I imagine that at some point, someone will ask how hot it is in Africa. Words have not been IMG_0809 (2)invited to describe the African heat. And since it’s the rainy season, humidity is out of control. The air is as thick as mayonnaise. The life expectancy of an ice cube is 15 seconds. Cokes out of the fridge are boiling within minutes. Sweat drips down my neck. It drips down my back, and little beads of perspiration form behind my knees. Even my toes are sweating. I’d love to lie down but the sheets are too hot. They feel like they just came out of the dryer. It’s so sticky out that my clothes cling to my body as if they would fall off me if they didn’t. As I told Abraham (one of the nationals) today, “I have NEVER been this hot. EVER.” And apparently this is pretty cool for them.

Yesterday was interesting. We returned to the university to do our witnessing. I gave my testimony to a group of three girls. One of them accepted Christ! While Saratou was going over things with the new believer, the other two girls started making lunch. A boy had brought a bag of rice, meat and sauce, and the girl dumped it into a big bowl. Then she cut up some onion and threw it in, and then she tore off pieces of a Baggett and threw those in. She mixed it all together with her hands.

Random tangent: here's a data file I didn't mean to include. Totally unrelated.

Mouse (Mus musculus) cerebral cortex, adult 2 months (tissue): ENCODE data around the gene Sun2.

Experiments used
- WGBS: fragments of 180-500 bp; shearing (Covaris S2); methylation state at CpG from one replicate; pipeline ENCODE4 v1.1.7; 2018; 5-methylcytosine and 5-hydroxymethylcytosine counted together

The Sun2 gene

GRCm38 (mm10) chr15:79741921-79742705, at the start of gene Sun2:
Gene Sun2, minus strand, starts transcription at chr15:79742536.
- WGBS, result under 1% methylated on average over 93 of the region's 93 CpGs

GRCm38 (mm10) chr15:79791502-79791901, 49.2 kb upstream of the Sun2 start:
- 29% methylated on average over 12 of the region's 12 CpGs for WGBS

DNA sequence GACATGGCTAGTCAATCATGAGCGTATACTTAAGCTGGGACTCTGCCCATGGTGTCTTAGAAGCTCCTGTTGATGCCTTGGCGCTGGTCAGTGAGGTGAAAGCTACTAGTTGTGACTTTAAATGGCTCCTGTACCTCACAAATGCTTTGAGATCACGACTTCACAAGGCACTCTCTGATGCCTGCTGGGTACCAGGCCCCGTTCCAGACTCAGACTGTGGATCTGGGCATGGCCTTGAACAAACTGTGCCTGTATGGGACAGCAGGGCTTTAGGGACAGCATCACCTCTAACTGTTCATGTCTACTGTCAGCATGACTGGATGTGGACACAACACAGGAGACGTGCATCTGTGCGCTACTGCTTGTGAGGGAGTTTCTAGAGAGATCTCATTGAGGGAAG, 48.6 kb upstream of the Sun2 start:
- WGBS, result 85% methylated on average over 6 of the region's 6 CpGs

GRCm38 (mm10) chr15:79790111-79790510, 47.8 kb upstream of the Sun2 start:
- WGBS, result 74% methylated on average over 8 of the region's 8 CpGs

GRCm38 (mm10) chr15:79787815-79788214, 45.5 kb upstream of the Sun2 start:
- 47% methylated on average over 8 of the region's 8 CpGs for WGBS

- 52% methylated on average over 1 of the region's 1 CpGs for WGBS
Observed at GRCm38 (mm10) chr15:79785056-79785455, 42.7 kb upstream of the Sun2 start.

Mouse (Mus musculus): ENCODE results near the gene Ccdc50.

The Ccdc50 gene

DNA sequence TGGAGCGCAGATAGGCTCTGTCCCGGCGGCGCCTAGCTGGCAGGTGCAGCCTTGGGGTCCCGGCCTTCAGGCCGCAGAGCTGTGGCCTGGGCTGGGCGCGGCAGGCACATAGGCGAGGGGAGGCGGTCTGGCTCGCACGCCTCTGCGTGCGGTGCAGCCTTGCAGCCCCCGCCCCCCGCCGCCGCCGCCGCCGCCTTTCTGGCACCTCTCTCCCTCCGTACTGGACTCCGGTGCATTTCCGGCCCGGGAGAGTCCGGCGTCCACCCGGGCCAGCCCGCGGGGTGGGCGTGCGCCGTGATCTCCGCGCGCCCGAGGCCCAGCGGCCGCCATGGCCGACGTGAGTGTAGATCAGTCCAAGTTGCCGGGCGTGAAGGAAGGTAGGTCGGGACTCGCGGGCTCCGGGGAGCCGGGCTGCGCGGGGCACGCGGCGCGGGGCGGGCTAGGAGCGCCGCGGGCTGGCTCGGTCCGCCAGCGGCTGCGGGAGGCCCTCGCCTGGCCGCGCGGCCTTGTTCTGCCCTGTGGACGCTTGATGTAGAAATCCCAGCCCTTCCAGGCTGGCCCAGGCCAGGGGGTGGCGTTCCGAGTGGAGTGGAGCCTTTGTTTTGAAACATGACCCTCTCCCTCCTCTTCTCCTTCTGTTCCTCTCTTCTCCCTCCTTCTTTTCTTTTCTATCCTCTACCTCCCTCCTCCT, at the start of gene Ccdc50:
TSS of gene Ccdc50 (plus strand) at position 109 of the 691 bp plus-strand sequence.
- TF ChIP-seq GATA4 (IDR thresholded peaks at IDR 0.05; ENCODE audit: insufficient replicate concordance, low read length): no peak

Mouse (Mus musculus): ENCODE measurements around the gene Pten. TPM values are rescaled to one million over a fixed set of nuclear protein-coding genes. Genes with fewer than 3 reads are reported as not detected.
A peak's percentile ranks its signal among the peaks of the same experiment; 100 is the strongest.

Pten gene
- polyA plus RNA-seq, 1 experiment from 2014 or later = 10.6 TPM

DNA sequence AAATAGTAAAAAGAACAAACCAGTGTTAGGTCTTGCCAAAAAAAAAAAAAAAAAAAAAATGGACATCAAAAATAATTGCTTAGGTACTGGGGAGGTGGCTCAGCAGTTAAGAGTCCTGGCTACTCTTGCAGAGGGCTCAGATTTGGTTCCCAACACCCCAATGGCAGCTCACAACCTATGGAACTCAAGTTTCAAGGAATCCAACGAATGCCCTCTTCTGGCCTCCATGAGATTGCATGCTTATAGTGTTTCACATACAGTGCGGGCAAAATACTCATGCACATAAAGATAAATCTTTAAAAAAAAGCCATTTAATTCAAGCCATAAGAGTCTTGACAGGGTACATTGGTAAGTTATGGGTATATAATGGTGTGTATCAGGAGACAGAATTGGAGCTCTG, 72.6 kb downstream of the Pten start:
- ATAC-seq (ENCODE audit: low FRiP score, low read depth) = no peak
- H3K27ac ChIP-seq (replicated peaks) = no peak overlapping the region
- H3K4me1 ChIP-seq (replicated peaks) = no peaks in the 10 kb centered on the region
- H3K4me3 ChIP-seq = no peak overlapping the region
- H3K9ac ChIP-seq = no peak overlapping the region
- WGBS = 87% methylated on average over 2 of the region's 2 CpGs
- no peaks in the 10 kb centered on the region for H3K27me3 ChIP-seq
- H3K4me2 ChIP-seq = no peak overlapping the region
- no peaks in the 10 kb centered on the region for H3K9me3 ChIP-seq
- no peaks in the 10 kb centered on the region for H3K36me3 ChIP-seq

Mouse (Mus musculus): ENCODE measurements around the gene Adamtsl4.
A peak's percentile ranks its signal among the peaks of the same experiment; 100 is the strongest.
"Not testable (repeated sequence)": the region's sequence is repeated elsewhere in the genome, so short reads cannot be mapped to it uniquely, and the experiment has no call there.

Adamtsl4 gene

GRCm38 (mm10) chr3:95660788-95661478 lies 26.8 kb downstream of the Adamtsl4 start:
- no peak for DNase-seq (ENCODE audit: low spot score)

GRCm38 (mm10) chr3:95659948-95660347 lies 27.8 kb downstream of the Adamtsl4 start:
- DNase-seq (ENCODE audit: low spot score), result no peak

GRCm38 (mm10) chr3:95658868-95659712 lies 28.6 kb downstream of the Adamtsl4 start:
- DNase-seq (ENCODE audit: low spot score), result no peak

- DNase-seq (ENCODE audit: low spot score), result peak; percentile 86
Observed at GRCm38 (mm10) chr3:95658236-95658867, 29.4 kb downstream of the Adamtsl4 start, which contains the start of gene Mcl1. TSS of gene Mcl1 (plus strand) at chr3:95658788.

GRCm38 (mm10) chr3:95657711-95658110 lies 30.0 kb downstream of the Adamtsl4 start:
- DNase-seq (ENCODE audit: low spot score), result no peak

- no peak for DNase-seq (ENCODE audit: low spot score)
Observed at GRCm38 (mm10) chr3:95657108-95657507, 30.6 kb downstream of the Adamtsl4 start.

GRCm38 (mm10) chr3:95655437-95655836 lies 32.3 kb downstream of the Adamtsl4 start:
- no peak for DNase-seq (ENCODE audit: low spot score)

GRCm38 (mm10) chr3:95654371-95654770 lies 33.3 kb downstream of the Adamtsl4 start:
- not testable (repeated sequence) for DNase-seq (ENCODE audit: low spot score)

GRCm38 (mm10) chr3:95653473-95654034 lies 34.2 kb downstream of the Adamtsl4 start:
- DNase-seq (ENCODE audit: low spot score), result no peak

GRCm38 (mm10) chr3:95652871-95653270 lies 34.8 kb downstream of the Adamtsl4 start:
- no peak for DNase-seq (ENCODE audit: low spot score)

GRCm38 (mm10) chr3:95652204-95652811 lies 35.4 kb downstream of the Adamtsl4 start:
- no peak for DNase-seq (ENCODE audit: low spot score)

Then, she invited us to eat with them. Now, it is very rude to refuse, so Kaeli and I said we would. Oh- there were also some weird leaves in there. Anyways, it tasted OK, but was pretty spicy. I had about five or six bites. They said that accepting their invitation to eat meant we were friends, and it meant a lot to them that we had lunch in their room. They gave Kaeli and I each a spoon but they used their hands to eat. We were in there for quite awhile having great discussion.